Ripple is an internet protocol developed by Ripple Labs to connect all the world’s disparate financial systems to enable secure transfer of funds in any currency in real time. Ripple Labs was co-founded by Chris Larsen and Jed McCaleb. It is based in San Francisco and has received funding from Andreessen Horowitz, Google Ventures, IDG Capital Partners, Digital Currency Group and several other prominent VC firms.
Ripple Transaction Protocol (RTXP)
A protocol is a system of rules that allows messages sent by one system to be decoded by another system. The common protocol used by people on daily basis is the communication protocol, HTTP (Hypertext Transfer Protocol) and the email protocol, SMTP (Simple Mail Transfer Protocol).
The Ripple Transaction Protocol (RTXP) serves to establish a series of rules by which disparate financial systems can communicate among one another, much like HTTP and SMTP. By establishing a universal financial protocol, RTXP serves to create a universal set of rules that each financial institutions could abide instead of having each institution working within the confinement of its own rules and regulations.
Fiat currency balances traded on Ripple protocol are only redeemable at specific “gateway” from which the digital money is issued. Gateway is the place where fiat currency enters and exits the Ripple protocol. Gateway may seem similar to traditional commercial banks in practice, but gateway could be any business that provides access to Ripple protocol including banks, money service businesses, marketplaces, or any other financial institution providing the services of accepting cash deposits, issuing balances into user accounts and accepting users withdrawals on demand. Popular gateways for the Ripple Protocol include SnapSwap, Bitstamp and Gatehub.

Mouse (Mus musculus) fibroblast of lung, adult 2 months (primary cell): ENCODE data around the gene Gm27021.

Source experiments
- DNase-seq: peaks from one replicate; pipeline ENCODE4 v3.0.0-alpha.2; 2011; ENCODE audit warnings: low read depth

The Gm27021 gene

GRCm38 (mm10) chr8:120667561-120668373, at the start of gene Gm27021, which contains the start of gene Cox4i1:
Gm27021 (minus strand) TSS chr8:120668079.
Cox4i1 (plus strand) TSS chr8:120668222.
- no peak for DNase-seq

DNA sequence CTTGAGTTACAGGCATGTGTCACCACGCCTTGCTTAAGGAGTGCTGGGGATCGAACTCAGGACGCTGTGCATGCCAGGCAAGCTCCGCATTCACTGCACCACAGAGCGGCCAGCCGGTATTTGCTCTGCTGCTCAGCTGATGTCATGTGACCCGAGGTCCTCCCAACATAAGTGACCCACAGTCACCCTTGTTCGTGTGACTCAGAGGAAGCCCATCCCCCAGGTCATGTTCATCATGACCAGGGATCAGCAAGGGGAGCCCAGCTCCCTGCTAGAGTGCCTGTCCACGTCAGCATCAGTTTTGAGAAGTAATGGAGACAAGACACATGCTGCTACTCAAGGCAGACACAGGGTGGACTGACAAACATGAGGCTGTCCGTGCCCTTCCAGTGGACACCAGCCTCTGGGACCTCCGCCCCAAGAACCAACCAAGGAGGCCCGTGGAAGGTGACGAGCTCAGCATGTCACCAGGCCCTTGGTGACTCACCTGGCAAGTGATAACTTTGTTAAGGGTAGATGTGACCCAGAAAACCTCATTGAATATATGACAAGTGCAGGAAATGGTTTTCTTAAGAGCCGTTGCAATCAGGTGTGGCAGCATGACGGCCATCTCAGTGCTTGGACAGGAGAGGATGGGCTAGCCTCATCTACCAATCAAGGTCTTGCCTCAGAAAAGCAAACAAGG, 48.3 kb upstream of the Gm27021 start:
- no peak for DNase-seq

Gateways are of utmost importance for Ripple ecosystem because they allow funds to enter the system and to be redeemed outside of it. Gateways enable currency exchanges and transfers for users by backing the funds that enter the Ripple protocol. Each currency on Ripple has its specific issuing gateway, such as: USDsnapswap, BTCbitstamp, CADBluzelle and so on. This system is in place to ensure that gateways are only required to back the amount of currency that they approved of issuing, as opposed to the full amount of a given currency type available on the Ripple protocol.
Users need to understand that by exchanging the fiat currency to Ripple through a gateway, they are exposed to counterparty risk. This holds true for both Ripple as well as the traditional financial system. By holding balances with a specific gateway, the user is at risk of losing the value of its balances if the gateway refuses to honor the balance because a balance is nothing more than a gateway’s promise to repay its liability. Therefore, it is critical for users to only hold balances at creditworthy gateways. Ripple protocol by default assumes that users acknowledge the gateway’s counterparty risk when users hold their balances in a specific gateway.
Consensus and Security
The Ripple protocol does not make use of Proof-of-Work or Proof-of-Stake hashing algorithms. Instead it relies on a consensus algorithm to track accounts and the balances associated to each account. The ledger is continuously and automatically updated by the Ripple Transaction Protocol so that an identical ledger exists on thousands of servers around the world and can be viewed by anyone at any time.
Ripple protocol reaches consensus globally within seconds after changes are being made. The consensus process allows for fast, secure and decentralized transaction settlement on the Ripple protocol by omitting troublesome centralized transaction settlement with limited security guarantee.